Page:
Verses 69-70: While Peter was sitting outside in the yard, a servant girl came up to him. She said, “You were with Jesus, that man from Galilee.” But Peter told everyone there that this was not true. “I don’t know what you are talking about,” he said.
It’s interesting to note that these girls must have seen Peter with Christ on some previous occasion in another location. It could have been almost anyplace, but what happened here after Jesus was arrested caused them to believe and identify him not only as being “in” Jesus’ company at one time but here they were able to identify Peter as being “of” Jesus’ company. How true that is with Christians. One may see someone at a religious concert, or convention, or church, but there is something that makes them look different when you know they are not just present but in His presence. If Jesus had an opportunity to look over at Peter from inside the palace, perhaps these words from the prophet Isaiah came to His mind, “You did not remember me. You did not even notice me! So who were you worrying about? Who were you afraid of? Why did you lie? Look, I have been quiet for a long time. Is that why you didn’t honor me?”8
Verses 71-72: Then he left the yard. At the gate, another girl saw him and said to the people there, “This man was with Jesus of Nazareth.” Again, Peter said he was never with Jesus. He said, “I swear to God I don’t know the man!”
You would think, that dismissing any association with Jesus just to throw off those who were suspicious would be the most Peter would have done. But it got worse. The next girl to point him out as a disciple, not only got a denial, but it was done in God’s name! Didn’t he know how God felt about this, “When you take an oath, I, the LORD, the God of Israel, am the one whose name you use, but you are not honest and sincere.”9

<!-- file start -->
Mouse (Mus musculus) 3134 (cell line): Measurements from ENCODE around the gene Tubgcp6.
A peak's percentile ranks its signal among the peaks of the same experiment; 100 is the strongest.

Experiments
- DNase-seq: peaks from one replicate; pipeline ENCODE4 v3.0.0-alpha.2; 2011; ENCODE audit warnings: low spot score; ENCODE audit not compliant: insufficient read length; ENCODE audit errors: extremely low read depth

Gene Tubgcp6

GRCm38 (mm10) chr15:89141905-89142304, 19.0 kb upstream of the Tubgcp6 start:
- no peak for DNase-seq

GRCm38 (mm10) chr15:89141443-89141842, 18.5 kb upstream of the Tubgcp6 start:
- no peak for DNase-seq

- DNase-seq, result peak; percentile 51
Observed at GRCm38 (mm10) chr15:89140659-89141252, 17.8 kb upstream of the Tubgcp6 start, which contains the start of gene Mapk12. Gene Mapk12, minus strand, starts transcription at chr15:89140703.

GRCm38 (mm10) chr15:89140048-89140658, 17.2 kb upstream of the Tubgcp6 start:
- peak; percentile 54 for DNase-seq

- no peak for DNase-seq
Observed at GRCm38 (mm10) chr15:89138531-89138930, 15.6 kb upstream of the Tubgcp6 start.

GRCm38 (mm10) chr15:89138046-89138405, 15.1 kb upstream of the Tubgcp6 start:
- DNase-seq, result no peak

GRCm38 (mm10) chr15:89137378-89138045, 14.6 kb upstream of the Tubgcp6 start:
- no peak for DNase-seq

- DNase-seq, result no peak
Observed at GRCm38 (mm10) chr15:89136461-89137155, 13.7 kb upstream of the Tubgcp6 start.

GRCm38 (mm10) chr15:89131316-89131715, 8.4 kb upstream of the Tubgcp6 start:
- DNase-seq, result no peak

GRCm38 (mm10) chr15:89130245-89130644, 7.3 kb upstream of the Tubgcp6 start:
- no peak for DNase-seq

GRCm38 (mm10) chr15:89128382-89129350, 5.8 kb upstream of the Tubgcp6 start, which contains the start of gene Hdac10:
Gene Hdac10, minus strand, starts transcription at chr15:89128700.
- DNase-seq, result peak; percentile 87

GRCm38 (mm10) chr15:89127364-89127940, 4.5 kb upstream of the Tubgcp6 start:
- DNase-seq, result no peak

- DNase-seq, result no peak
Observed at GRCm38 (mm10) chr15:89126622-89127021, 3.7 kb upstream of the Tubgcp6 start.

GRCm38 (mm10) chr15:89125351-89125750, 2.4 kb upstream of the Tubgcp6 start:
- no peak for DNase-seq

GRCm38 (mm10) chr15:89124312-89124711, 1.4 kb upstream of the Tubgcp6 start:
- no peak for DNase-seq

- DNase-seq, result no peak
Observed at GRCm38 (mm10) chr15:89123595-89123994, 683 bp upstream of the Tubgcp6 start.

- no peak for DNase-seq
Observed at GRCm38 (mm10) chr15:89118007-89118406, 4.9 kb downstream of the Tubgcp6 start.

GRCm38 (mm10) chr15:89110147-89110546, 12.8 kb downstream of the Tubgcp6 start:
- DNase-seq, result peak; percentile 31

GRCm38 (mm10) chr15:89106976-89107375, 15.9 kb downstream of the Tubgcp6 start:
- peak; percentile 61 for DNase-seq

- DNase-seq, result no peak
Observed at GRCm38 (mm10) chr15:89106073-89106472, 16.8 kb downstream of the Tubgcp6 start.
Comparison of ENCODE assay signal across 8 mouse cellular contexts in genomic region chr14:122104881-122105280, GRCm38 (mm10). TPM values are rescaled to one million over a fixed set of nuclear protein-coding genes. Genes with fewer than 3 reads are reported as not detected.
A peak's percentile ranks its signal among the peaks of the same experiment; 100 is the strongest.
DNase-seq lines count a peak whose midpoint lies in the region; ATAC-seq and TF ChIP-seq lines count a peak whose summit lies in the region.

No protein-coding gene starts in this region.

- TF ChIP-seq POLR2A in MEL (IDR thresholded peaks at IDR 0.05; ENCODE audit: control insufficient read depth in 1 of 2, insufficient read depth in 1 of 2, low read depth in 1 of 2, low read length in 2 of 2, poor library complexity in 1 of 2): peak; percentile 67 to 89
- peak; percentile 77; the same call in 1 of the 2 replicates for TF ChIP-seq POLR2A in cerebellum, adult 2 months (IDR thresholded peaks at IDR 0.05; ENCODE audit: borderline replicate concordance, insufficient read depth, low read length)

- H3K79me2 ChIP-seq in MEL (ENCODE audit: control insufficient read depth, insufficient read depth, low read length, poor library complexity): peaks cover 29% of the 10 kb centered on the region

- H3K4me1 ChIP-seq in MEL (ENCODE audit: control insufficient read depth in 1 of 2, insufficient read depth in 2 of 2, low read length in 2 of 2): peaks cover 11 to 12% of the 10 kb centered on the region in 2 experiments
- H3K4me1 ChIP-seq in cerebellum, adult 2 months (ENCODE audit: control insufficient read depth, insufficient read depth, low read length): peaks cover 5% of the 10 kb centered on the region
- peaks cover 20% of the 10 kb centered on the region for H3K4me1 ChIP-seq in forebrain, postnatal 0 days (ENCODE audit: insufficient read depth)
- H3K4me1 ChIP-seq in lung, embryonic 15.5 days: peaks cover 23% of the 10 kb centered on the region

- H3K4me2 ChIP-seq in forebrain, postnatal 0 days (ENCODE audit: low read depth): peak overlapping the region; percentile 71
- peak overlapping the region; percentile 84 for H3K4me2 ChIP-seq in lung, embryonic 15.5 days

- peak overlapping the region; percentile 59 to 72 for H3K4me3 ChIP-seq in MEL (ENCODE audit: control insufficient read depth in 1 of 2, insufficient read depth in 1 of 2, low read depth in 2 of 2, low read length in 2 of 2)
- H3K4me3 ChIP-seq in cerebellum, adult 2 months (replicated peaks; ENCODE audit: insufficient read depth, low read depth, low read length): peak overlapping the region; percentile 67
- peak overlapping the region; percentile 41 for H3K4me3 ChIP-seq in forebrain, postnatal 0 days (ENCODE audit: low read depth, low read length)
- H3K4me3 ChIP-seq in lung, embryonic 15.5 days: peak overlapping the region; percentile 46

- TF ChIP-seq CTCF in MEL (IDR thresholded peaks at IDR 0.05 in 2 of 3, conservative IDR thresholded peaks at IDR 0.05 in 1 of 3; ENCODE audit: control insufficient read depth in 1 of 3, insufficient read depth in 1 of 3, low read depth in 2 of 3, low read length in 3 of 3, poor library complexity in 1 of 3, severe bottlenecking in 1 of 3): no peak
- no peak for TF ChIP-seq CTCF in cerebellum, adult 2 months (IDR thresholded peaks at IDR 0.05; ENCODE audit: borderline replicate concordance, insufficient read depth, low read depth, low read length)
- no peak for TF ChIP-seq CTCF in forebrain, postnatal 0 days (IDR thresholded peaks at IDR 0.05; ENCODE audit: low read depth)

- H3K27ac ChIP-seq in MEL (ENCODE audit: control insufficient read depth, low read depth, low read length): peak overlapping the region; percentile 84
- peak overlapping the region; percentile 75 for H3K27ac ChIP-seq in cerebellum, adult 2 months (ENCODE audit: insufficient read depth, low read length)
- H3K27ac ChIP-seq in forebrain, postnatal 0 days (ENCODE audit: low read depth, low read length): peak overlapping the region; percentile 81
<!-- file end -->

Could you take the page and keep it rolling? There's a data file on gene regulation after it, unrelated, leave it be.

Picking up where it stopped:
Early church leader Jerome had something to say about Peter’s swearing by God’s name that he didn’t know who Jesus was. He writes: “I know that some people with a soft spot in their hearts for the apostle Peter have interpreted this passage to the effect that Peter did not deny God but man, and what he meant was ‘I do not know the man because I know God.’ The wise reader realizes how frivolous this interpretation is, for those who thus defend the apostle make the Lord guilty of a lie. If Peter did not deny Him, then the Lord lied in saying, ‘Truly, I say to you, this very night, before the cock crows twice, you will deny me three times.’ Notice what He says: ‘You will deny me’—not ‘the man.’”10
It is obvious that Jerome had little patience with those in the early church who elevated Peter to such a high status of reverence that they did not want to hear any criticism of him. But Peter’s sobbing and weeping under conviction after his denial, tells us all we need to know about how guilty he felt. Yet this same double standard is practiced by some individuals today when someone reacts to their bad words or conduct by saying, “I thought you were a Christian,” only to have them respond, “I am, but not like those holiness people.”
1 Babylonian Talmud, Seder Mo’ed, Masekhet Erubin, folio 99a
2 Sela as money, according to the Mishnah, is equal to 100 pennies, or a dollar (See Mishnah Appendix II, A)
3 Zuz was a matter of weight, approximately 3½ grams, which equaled one silver shekel
4 Jewish Mishnah, Fourth Division: Nezikin, Tractate Bava Kamma, Ch. 8:6
5 Mark 14:65
6 Luke 22:64
7 Flavius Josephus, Antiquities of the Jews, Bk. 18, Ch. 4:3
8 Isaiah 57:11
9 Ibid., 48:1
10 Jerome: Commentary on Matthew, Bk. 4, Ch. 26:72-75